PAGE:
On top of making sure a pay policy is consistently applied throughout the entire company, Finance also often has the burden of making sure each and every employee understands the ins and out of that policy.
Otherwise, they could find themselves embattled in frivolous FLSA lawsuits. And as one recent court case shows, if employees feel like they’re being jilted, no amount of pay is too small to justify a lawsuit.
To the nearest quarter hour
Example: In Corbin v. Time Warner Entertainment-Advance/Newhouse Partnership, the company had a policy of rounding employees’ time stamps to the nearest quarter hour.
While the company consistently applied this policy, one employee had a major problem with the system.
His issue: Based on the rounding system, he was losing each and every pay period.
Because of rounding, the employee lost out on $15.02 – albeit over a period of more than a year.
That prompted a lawsuit claiming the company violated the FLSA because the employee was disadvantaged in the net calculations under the company’s time-rounding system.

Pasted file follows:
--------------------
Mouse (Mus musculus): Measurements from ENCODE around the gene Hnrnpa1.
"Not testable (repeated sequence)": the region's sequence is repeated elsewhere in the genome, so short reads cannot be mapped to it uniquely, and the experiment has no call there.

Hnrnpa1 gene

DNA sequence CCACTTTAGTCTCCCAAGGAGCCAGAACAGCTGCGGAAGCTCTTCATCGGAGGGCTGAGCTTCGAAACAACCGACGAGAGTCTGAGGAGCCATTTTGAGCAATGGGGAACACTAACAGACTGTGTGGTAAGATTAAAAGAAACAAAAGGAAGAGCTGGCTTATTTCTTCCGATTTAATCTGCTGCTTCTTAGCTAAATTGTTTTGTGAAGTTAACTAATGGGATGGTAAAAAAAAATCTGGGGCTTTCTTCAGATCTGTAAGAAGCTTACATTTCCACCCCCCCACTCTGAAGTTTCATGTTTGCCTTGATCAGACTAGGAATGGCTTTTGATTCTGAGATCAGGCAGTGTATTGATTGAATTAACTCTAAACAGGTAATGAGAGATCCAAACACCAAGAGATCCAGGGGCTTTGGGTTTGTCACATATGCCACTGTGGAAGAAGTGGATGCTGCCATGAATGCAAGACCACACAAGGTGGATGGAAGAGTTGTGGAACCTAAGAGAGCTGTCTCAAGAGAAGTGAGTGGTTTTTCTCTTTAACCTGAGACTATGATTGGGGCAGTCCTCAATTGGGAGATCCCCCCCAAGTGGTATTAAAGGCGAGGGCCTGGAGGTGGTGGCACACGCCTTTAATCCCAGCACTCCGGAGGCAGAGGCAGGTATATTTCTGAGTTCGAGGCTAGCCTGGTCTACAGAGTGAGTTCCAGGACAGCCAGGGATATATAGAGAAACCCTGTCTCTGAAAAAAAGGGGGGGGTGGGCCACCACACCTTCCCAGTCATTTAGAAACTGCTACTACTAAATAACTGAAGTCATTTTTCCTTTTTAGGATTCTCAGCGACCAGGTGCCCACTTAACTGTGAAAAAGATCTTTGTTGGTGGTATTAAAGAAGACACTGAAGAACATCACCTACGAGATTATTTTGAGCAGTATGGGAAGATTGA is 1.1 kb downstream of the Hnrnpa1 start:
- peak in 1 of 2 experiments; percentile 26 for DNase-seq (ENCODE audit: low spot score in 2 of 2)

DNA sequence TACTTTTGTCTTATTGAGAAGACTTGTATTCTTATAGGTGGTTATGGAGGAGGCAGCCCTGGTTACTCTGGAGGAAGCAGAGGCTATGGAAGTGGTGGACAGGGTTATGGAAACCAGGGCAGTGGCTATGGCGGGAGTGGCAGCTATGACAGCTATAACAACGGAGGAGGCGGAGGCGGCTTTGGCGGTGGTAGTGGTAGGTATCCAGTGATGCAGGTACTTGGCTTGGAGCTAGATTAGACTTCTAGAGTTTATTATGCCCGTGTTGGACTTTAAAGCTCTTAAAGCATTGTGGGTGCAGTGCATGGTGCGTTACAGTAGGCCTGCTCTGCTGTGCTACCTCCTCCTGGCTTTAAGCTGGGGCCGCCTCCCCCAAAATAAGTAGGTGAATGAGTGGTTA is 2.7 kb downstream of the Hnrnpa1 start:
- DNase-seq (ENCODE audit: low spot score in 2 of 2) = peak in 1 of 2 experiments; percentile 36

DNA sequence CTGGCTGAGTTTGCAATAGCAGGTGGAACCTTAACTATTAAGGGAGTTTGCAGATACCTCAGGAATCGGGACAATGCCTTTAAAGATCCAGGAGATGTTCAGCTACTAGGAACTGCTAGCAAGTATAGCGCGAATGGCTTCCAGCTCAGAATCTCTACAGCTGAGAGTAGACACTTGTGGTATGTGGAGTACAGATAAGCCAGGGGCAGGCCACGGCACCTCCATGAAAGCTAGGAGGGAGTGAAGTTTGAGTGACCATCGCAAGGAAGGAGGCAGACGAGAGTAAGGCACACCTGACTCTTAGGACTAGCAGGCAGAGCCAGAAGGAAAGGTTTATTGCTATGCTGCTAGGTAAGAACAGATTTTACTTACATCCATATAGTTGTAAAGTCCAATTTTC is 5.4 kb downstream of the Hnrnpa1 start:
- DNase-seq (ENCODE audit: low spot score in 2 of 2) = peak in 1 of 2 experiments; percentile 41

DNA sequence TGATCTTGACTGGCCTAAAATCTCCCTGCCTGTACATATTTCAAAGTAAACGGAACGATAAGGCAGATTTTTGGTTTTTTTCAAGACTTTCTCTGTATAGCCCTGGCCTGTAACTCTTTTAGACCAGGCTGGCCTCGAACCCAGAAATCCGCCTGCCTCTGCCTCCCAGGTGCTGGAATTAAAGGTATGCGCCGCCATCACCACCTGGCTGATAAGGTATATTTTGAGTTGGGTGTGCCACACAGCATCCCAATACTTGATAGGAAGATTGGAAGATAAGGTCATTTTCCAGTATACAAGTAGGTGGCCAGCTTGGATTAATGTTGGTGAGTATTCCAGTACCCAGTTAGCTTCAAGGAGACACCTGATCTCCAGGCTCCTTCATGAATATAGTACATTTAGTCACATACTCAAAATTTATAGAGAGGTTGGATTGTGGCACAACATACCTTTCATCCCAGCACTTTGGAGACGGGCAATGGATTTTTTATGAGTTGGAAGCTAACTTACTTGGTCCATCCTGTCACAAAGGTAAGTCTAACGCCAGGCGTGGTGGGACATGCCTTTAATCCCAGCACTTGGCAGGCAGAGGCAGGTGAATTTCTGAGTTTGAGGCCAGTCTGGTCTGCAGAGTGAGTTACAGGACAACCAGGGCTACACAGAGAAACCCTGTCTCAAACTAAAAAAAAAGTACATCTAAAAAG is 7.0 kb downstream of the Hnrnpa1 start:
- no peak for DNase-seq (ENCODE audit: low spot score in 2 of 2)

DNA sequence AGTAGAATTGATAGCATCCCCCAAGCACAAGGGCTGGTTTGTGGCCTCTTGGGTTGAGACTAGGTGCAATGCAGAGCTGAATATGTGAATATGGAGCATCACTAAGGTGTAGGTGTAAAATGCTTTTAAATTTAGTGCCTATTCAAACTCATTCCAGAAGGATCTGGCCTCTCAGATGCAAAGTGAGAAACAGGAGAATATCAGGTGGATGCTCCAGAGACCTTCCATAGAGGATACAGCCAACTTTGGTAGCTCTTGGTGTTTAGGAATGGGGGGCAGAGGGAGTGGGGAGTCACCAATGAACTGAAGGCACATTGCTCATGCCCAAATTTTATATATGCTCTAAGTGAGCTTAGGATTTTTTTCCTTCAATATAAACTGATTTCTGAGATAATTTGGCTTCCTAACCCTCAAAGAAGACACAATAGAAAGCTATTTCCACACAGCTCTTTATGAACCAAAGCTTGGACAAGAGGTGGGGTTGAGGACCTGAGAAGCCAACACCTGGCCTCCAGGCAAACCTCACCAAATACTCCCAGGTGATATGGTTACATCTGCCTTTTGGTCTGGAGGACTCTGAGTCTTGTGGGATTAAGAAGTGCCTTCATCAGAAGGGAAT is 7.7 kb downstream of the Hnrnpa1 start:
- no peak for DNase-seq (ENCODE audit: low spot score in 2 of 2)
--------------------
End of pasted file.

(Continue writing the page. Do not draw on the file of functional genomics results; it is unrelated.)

Luckily, the court shot down the employees’ argument that demonstrating a net underpayment of $15.02 was enough to prove the company had violated FLSA.
The court said that:
“[m]andating that every employee must gain or break even” would “vitiate the purpose and effectiveness of using rounding as a timekeeping method.”
So what can employers take from this FLSA lawsuit?
If you rely on a timekeeping system that rounds employees’ time to the nearest 15 minutes (or smaller increments) – a system that’s perfectly OK under the FLSA – be sure employees are aware they may see slight pluses or minuses in their timesheets due to the rounding.